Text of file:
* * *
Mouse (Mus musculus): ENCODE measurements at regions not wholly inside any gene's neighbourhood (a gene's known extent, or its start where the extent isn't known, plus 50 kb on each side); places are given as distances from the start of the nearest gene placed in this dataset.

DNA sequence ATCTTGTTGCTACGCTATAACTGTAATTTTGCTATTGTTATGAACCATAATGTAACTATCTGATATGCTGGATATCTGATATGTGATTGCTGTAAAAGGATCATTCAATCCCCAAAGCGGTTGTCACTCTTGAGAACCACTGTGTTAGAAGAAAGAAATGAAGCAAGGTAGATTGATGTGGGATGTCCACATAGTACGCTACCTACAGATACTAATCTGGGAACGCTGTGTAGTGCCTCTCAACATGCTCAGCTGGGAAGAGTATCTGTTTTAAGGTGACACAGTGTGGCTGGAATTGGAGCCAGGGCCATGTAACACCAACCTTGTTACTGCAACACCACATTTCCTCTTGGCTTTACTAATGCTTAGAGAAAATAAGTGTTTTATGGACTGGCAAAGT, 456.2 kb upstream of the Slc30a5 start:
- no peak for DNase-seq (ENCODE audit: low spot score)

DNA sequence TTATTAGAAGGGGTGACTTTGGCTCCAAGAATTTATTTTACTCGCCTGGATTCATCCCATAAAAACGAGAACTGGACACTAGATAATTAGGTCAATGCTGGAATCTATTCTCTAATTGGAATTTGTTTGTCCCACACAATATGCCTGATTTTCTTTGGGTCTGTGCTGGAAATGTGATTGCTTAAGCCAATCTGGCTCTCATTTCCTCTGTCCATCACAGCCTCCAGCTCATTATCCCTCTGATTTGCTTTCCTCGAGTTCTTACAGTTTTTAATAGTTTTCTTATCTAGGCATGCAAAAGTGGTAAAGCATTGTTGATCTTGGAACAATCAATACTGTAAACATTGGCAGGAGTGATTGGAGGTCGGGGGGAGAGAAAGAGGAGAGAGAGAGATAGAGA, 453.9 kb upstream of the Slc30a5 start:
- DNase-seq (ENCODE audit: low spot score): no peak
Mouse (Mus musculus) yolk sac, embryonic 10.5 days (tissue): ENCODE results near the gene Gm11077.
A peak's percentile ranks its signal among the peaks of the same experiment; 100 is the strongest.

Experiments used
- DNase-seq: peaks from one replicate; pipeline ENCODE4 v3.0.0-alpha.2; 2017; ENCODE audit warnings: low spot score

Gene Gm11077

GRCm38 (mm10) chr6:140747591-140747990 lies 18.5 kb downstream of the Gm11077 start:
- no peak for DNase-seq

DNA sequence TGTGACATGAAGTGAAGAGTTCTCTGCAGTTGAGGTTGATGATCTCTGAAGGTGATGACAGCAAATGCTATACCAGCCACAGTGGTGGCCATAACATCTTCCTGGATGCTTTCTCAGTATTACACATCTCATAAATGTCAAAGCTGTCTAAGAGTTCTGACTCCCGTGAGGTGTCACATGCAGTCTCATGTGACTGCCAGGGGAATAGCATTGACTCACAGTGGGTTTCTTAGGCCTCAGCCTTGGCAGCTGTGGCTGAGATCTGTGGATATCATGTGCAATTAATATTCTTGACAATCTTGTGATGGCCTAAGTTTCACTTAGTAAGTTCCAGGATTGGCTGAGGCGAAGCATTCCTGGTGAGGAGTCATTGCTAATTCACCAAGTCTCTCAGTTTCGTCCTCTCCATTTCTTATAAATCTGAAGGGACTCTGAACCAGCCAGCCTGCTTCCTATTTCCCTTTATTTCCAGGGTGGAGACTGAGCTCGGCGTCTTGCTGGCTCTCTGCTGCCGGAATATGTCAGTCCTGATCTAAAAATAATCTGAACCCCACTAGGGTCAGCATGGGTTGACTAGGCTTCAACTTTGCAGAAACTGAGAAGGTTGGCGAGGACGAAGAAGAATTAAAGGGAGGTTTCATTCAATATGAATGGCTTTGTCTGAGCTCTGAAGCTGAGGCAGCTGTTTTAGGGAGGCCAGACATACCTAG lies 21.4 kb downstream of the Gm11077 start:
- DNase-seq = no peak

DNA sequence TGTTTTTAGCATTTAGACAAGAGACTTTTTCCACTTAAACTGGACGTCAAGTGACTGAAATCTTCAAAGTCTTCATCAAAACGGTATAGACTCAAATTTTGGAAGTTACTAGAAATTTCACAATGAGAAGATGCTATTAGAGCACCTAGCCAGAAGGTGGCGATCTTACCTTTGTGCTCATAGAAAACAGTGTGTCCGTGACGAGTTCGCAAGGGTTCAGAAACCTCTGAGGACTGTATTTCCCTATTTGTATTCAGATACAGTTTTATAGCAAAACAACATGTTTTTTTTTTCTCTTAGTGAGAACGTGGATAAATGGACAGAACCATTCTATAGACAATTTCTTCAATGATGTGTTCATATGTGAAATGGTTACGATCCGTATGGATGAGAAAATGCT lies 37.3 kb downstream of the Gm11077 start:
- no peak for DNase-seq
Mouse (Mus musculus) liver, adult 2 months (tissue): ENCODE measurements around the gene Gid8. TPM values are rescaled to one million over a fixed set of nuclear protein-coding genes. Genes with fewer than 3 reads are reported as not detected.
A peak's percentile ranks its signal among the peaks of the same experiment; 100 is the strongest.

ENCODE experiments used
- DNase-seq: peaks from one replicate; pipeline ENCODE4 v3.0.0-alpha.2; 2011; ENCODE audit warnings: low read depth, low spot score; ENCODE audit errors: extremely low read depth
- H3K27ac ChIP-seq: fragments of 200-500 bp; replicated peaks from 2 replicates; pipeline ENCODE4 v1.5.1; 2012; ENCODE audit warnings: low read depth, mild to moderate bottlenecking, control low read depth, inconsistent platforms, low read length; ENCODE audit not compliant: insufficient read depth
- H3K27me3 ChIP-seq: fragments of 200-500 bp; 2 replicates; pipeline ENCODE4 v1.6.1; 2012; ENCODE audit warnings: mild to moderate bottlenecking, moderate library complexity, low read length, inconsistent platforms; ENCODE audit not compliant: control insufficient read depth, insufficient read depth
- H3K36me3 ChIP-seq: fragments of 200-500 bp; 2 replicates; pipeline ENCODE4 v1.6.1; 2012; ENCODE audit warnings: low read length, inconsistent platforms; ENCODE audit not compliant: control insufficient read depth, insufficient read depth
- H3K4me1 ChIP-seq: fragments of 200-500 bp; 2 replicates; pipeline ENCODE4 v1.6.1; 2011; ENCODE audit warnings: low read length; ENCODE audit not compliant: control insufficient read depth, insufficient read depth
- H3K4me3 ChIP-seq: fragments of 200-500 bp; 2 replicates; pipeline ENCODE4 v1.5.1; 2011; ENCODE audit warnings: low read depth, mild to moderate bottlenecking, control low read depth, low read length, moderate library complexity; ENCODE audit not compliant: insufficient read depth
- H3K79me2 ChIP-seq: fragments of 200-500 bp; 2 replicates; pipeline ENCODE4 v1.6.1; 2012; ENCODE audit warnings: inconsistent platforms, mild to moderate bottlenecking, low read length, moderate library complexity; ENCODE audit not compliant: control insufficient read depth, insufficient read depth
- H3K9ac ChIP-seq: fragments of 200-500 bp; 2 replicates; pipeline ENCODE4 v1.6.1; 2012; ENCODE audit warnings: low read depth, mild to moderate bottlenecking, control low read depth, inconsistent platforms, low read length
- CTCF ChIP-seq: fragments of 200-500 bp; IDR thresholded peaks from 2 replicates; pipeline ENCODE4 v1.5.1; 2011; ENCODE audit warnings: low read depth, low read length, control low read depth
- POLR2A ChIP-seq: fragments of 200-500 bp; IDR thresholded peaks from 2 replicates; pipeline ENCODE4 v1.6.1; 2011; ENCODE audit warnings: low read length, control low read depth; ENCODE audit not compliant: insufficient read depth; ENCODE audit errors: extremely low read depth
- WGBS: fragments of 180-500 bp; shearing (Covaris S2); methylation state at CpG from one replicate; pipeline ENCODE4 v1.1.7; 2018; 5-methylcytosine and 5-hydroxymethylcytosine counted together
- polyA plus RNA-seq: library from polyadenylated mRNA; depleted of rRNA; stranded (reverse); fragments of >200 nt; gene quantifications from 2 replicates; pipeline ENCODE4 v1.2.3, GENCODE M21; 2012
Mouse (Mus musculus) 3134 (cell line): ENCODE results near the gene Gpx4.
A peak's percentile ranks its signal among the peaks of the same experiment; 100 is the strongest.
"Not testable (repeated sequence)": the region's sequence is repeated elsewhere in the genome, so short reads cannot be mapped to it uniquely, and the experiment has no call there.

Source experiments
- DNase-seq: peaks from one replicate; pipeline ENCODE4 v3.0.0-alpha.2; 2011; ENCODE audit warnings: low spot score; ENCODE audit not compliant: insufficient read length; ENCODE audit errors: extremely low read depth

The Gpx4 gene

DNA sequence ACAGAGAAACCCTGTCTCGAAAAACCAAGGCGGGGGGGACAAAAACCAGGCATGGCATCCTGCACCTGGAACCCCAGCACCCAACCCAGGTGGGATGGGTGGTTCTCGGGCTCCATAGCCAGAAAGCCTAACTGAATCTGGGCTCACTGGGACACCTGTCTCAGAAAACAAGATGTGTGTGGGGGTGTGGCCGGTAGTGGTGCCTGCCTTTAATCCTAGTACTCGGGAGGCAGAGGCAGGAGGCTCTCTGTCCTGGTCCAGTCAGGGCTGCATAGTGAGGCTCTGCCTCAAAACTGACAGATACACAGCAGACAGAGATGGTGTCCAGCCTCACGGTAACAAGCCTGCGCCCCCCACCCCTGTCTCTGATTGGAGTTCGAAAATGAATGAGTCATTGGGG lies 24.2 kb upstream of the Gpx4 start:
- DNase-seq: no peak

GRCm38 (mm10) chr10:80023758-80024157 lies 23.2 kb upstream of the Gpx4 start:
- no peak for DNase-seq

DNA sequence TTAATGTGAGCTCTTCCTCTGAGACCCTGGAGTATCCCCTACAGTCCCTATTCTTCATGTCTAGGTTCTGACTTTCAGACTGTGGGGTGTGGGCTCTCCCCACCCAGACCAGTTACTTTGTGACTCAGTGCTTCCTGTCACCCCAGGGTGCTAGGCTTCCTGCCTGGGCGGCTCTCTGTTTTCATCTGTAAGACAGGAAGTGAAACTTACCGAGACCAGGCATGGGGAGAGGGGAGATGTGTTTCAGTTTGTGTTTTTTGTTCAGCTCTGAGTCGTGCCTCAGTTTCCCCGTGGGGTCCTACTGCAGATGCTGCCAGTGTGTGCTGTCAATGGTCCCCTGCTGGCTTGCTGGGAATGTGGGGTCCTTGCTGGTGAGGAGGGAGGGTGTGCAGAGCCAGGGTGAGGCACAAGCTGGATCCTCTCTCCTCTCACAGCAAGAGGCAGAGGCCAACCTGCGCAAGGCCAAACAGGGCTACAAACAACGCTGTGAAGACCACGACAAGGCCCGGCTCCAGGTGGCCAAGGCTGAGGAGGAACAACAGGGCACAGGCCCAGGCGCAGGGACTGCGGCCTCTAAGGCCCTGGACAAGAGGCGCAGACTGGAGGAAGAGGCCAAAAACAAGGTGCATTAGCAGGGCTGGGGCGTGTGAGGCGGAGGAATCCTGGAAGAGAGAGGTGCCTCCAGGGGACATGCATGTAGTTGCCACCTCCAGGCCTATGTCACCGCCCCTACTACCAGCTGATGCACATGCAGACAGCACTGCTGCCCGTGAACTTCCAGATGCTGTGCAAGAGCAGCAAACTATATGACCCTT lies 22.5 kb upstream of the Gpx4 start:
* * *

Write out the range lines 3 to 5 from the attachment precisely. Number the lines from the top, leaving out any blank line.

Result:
- no peak for DNase-seq (ENCODE audit: low spot score)

DNA sequence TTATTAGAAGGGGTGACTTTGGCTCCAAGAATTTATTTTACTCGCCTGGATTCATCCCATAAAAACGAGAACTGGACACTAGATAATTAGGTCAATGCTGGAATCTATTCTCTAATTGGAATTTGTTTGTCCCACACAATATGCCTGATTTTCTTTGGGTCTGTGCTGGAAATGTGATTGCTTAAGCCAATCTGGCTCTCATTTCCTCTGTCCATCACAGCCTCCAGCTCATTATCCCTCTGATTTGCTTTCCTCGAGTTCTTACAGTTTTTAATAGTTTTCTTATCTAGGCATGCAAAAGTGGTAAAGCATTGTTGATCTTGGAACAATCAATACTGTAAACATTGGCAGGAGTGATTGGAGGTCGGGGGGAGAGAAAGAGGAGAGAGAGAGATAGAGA, 453.9 kb upstream of the Slc30a5 start:
- DNase-seq (ENCODE audit: low spot score): no peak